– We enter Proxima’s orbit bringing peace and love and yet somehow end up burning the planet using 438 fusion bombs within the first three years
– We show up bringing death and destruction and yet somehow end up getting our asses kicked by Proxima because they aren’t distracted by who said what on social media
– We land, and atop Proxima’s tallest mountain we find Jesus, King Arthur, and Dracula sitting around a campfire; and Jesus pulls on a cigarette and wryly states, “What took you so long?”
– We find a benevolent, wise race horrified by our planet’s thousands-of-years of death and mayhem, but who agree to at least “Give you stupid barbarian assholes a shot,” after we offer to teach them the art of brewing; and in an unrelated matter, they end up burning their planet using 438 fusion bombs within the first three years
– Having spent 37% of Earth’s GDP for two decades to get there, we find Proxima b is just a barren vacant rock
– The mission fails because 2/3 of our troop transports break halfway there because Lockheed Martin skimped on engine quality to increase quarterly profits in FY34 by 0.07%; and in an unrelated matter, Lockheed Martin’s CEO just bought his fifth boat
– Proxima actually holds a vicious Klingon like race that raids our ship’s computers to determine Earth’s location; but they abandon the conquest of Earth after three decades of grinding counterinsurgency, Earth being the quagmire that started the long decline of their Empire, and remarking, “What the fuck were we thinking?” as they meekly retreat to Proxima b
Eh, maybe we stay on our side of the room, and they on theirs?
I actually gave this some relatively serious thought this weekend. It was essentially my first full weekend home in two months, so I had the time. But my television is not typically hooked up to receive the necessary signal (don’t ask). Connecting the television so I could watch the Games would have required about two minutes of hardware work, plus about ten minutes of boot time. I had so little zest about watching that I decided twelve minutes wasn’t worth it. So my box remains unconnected, and I haven’t watched one second of these Olympics. We’re a few days in and I’m wondering if I’ll watch any of it.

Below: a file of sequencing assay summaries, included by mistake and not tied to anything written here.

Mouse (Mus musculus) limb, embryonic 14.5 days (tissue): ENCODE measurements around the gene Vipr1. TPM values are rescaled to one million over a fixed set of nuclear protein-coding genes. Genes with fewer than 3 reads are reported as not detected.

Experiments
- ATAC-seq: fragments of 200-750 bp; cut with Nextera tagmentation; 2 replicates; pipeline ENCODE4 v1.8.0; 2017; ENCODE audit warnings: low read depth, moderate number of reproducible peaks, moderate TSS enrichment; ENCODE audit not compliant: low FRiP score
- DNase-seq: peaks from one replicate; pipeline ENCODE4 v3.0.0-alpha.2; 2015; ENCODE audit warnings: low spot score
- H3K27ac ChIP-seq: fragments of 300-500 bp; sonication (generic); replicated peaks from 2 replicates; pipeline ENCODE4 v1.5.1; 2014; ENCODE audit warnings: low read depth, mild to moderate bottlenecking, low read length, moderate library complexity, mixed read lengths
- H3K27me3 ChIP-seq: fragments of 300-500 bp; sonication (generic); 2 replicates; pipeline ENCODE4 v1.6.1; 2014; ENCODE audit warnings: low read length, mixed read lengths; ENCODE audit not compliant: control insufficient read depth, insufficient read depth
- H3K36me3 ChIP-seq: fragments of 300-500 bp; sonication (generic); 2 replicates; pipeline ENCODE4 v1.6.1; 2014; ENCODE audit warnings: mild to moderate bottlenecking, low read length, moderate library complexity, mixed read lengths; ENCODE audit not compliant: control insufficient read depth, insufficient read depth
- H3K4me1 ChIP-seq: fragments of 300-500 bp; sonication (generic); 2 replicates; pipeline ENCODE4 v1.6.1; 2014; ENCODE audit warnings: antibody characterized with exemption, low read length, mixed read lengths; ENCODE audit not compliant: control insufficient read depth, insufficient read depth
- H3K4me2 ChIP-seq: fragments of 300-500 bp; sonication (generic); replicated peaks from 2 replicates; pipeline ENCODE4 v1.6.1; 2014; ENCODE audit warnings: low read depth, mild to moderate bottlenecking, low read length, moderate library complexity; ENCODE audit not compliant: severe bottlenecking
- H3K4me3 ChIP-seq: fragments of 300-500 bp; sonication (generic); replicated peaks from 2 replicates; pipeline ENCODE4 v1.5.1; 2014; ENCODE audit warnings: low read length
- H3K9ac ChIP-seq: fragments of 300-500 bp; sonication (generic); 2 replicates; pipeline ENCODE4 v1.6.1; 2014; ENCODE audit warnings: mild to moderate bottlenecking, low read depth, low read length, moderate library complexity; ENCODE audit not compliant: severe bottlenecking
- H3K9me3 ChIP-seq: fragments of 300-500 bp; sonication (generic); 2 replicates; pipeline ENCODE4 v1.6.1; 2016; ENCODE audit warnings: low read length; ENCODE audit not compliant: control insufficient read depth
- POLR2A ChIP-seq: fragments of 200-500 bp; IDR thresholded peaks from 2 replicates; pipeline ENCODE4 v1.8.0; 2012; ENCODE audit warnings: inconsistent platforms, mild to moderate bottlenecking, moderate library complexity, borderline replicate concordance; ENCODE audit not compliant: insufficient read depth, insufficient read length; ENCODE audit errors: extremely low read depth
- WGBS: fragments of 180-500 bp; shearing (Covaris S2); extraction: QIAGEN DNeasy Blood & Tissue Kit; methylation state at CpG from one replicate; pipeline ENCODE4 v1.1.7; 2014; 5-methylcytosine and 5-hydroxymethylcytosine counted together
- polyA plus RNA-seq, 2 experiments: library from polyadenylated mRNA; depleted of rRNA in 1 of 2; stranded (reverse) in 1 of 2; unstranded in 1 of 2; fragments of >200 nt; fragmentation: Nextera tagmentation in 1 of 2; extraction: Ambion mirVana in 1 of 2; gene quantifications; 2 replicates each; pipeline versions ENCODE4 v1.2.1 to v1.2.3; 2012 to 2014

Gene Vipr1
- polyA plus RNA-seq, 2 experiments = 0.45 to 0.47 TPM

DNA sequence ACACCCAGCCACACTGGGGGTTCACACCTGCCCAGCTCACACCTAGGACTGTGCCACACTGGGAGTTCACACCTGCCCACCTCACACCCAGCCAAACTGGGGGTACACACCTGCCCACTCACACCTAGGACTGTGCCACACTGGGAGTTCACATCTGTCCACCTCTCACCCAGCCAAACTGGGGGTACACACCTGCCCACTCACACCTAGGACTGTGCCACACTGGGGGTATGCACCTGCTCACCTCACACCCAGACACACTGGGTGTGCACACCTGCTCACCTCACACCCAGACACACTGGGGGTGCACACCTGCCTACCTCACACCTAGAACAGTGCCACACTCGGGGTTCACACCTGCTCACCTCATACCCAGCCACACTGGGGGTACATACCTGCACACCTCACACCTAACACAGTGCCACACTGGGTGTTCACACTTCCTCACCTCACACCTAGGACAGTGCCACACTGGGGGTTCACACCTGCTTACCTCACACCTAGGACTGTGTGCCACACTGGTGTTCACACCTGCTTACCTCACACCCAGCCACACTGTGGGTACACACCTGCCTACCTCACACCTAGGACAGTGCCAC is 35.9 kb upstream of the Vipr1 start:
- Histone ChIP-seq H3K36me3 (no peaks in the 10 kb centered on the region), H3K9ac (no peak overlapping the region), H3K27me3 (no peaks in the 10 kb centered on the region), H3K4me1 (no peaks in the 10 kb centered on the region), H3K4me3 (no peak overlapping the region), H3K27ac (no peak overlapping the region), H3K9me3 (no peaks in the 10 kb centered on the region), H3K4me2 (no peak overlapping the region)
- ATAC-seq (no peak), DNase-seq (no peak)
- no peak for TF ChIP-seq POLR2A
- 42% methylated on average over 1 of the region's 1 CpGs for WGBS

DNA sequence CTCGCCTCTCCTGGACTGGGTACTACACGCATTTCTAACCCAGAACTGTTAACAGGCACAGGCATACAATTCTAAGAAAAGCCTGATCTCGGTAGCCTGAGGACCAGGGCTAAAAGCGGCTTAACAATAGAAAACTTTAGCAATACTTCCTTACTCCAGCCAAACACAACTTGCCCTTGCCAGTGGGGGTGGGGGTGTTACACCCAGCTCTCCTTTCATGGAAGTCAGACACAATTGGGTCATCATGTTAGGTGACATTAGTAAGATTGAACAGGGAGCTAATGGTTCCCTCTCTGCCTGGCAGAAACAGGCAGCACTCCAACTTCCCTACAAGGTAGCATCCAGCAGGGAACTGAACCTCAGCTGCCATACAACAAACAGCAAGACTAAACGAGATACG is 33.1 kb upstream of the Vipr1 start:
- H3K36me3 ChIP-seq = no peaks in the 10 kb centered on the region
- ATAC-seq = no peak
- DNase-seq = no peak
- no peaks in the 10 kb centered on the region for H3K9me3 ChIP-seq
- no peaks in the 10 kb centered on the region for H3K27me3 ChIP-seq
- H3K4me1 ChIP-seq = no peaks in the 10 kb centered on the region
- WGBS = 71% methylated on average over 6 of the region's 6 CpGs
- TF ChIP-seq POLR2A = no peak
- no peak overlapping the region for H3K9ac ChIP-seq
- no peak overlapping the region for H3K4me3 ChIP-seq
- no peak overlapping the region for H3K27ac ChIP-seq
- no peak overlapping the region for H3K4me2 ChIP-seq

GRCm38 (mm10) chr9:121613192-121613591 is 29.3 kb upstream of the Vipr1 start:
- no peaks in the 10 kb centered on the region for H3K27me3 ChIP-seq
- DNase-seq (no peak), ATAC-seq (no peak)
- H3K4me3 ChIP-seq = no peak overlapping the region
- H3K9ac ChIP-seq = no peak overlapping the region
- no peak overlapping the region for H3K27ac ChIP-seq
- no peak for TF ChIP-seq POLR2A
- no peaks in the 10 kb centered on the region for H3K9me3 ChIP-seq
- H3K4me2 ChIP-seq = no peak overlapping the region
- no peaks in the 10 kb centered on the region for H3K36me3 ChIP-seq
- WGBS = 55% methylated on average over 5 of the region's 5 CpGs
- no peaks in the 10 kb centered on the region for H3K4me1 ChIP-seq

1) NBC: I see from the online reactions that NBC is up to their usual tone deaf arrogance with this year’s go. Sadly, the usual shallow outrage trolls seem to be having the same issues with NBC (or anybody) over fake ‘…ism’ or ‘…ist’ type stuff. Whatever. Eh, my beef with NBC is more along the lines of poor pacing, incessant commercials, lack of live content, hack fraud interviews, and Bob Costas. I can’t begin to describe to you how badly I think they broadcast this event. This is what lack of competition does to quality. NBC owns the product in America, they paid handsomely for it, but without CBS or ABC/ESPN to challenge them, why should they bother to deliver a decent broadcast when they can simply count their money?